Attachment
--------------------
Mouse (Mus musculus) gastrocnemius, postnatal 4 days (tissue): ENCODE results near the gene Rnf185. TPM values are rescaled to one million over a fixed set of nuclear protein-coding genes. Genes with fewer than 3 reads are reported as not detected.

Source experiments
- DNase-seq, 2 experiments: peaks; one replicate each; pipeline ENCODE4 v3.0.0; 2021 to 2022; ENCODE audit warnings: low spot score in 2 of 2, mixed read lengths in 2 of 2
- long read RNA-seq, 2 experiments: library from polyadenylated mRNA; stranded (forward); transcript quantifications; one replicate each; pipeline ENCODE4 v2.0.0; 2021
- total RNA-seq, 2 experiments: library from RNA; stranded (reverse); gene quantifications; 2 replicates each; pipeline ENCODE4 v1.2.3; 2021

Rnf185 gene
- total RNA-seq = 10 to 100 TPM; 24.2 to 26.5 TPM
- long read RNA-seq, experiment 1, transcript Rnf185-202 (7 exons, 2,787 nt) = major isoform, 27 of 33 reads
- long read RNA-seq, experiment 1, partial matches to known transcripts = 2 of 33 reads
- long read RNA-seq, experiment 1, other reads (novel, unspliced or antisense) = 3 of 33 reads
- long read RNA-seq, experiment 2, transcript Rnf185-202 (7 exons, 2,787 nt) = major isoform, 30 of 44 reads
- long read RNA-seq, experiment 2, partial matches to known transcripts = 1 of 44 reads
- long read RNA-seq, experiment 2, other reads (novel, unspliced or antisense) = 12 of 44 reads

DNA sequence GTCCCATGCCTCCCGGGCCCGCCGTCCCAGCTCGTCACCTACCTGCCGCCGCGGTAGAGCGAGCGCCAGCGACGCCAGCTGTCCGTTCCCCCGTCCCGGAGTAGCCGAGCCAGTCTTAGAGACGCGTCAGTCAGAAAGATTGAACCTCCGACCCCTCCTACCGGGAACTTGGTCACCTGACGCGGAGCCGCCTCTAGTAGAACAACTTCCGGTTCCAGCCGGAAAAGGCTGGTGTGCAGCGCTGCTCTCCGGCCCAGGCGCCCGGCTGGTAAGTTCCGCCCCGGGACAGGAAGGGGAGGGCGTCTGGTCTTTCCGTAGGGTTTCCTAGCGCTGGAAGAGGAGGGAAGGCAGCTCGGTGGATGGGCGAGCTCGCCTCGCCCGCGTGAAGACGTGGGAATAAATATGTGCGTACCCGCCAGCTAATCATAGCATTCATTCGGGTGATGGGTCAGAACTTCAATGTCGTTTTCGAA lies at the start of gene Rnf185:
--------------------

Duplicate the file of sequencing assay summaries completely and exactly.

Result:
Mouse (Mus musculus) gastrocnemius, postnatal 4 days (tissue): ENCODE results near the gene Rnf185. TPM values are rescaled to one million over a fixed set of nuclear protein-coding genes. Genes with fewer than 3 reads are reported as not detected.

Source experiments
- DNase-seq, 2 experiments: peaks; one replicate each; pipeline ENCODE4 v3.0.0; 2021 to 2022; ENCODE audit warnings: low spot score in 2 of 2, mixed read lengths in 2 of 2
- long read RNA-seq, 2 experiments: library from polyadenylated mRNA; stranded (forward); transcript quantifications; one replicate each; pipeline ENCODE4 v2.0.0; 2021
- total RNA-seq, 2 experiments: library from RNA; stranded (reverse); gene quantifications; 2 replicates each; pipeline ENCODE4 v1.2.3; 2021

Rnf185 gene
- total RNA-seq = 10 to 100 TPM; 24.2 to 26.5 TPM
- long read RNA-seq, experiment 1, transcript Rnf185-202 (7 exons, 2,787 nt) = major isoform, 27 of 33 reads
- long read RNA-seq, experiment 1, partial matches to known transcripts = 2 of 33 reads
- long read RNA-seq, experiment 1, other reads (novel, unspliced or antisense) = 3 of 33 reads
- long read RNA-seq, experiment 2, transcript Rnf185-202 (7 exons, 2,787 nt) = major isoform, 30 of 44 reads
- long read RNA-seq, experiment 2, partial matches to known transcripts = 1 of 44 reads
- long read RNA-seq, experiment 2, other reads (novel, unspliced or antisense) = 12 of 44 reads

DNA sequence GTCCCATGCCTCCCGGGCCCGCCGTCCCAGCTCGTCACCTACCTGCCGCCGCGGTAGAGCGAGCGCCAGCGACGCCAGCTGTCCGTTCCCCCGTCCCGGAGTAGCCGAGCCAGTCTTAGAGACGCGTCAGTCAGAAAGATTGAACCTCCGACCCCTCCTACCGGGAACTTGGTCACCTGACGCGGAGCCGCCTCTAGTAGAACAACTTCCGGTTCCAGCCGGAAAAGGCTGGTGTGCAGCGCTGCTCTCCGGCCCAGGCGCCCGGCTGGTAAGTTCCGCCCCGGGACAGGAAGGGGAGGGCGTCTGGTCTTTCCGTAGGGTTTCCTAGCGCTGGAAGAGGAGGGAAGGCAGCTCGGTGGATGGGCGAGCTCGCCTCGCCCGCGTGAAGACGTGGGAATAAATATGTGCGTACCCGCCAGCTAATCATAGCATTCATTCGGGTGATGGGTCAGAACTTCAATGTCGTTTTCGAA lies at the start of gene Rnf185: